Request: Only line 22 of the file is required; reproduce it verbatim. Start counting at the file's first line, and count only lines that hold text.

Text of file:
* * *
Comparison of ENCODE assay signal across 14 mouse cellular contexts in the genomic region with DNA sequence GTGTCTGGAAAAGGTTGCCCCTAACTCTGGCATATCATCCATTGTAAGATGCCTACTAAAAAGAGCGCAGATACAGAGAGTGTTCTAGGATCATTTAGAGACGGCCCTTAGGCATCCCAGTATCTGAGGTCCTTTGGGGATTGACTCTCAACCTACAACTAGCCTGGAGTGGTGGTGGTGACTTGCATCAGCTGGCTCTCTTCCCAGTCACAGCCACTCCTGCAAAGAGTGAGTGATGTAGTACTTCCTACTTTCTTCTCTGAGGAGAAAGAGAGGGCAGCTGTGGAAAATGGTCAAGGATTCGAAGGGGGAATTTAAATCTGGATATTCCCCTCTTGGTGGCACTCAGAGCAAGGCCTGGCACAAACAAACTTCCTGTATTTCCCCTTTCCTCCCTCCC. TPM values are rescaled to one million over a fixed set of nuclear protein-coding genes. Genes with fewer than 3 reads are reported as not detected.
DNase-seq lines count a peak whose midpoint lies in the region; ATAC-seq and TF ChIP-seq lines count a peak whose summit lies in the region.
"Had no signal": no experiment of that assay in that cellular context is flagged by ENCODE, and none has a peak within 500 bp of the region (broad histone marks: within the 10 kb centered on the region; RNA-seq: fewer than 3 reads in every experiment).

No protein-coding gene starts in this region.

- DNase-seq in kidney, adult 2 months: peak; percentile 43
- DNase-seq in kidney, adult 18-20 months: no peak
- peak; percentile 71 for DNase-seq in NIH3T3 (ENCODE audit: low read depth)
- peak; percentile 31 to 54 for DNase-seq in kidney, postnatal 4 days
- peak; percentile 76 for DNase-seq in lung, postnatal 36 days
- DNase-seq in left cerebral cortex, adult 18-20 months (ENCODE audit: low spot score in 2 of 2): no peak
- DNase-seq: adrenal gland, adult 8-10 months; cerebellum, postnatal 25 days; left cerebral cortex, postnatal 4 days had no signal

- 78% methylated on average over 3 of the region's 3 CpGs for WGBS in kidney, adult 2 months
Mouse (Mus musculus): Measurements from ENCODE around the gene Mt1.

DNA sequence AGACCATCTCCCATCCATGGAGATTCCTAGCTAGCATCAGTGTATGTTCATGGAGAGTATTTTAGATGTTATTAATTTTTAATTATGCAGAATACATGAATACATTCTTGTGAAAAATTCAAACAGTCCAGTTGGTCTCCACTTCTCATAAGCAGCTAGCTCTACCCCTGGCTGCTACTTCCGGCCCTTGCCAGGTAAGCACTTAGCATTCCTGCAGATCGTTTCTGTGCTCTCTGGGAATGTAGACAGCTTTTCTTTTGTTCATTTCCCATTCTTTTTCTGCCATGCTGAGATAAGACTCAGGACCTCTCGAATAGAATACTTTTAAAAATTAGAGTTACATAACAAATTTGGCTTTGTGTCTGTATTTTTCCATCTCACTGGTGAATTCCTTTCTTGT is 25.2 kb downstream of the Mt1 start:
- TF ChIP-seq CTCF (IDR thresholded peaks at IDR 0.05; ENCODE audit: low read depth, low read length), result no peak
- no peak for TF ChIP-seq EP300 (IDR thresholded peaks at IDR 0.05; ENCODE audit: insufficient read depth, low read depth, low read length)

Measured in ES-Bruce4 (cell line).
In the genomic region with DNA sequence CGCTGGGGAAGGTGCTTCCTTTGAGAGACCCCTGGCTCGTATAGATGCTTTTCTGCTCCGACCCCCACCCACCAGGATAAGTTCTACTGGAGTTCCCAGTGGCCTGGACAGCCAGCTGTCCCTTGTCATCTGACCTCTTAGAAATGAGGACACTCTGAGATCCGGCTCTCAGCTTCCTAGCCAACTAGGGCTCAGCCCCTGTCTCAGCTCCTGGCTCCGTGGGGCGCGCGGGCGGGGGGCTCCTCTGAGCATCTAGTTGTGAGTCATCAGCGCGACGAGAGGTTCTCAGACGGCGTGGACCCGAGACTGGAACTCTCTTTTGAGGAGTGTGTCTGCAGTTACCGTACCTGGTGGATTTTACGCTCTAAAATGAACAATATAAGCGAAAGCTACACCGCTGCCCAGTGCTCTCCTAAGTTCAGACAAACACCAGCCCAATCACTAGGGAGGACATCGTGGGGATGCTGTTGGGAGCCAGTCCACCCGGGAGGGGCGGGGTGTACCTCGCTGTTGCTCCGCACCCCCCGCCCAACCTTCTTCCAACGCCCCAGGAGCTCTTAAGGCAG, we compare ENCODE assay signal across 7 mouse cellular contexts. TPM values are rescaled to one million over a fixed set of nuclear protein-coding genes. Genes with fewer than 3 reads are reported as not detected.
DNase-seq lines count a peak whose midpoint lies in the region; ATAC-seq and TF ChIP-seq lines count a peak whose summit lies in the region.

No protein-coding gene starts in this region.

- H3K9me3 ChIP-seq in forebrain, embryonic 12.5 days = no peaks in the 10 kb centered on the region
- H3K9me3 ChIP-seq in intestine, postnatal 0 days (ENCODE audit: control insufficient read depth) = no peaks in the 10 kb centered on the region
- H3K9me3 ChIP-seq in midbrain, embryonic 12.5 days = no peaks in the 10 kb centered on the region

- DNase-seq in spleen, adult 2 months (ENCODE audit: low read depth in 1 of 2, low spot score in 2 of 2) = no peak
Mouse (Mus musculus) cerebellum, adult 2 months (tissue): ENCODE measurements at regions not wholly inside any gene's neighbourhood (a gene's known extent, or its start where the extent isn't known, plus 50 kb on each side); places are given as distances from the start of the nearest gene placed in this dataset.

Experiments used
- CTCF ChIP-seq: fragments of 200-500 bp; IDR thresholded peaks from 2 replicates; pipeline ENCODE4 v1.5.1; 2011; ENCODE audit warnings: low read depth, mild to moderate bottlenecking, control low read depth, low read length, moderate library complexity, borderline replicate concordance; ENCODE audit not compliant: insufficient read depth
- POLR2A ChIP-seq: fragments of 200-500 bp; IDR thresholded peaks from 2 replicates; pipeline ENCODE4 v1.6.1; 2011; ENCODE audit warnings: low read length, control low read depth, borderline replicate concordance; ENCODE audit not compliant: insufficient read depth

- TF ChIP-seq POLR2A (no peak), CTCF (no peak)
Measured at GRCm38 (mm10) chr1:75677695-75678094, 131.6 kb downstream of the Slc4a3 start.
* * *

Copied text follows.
- H3K9me3 ChIP-seq in intestine, postnatal 0 days (ENCODE audit: control insufficient read depth) = no peaks in the 10 kb centered on the region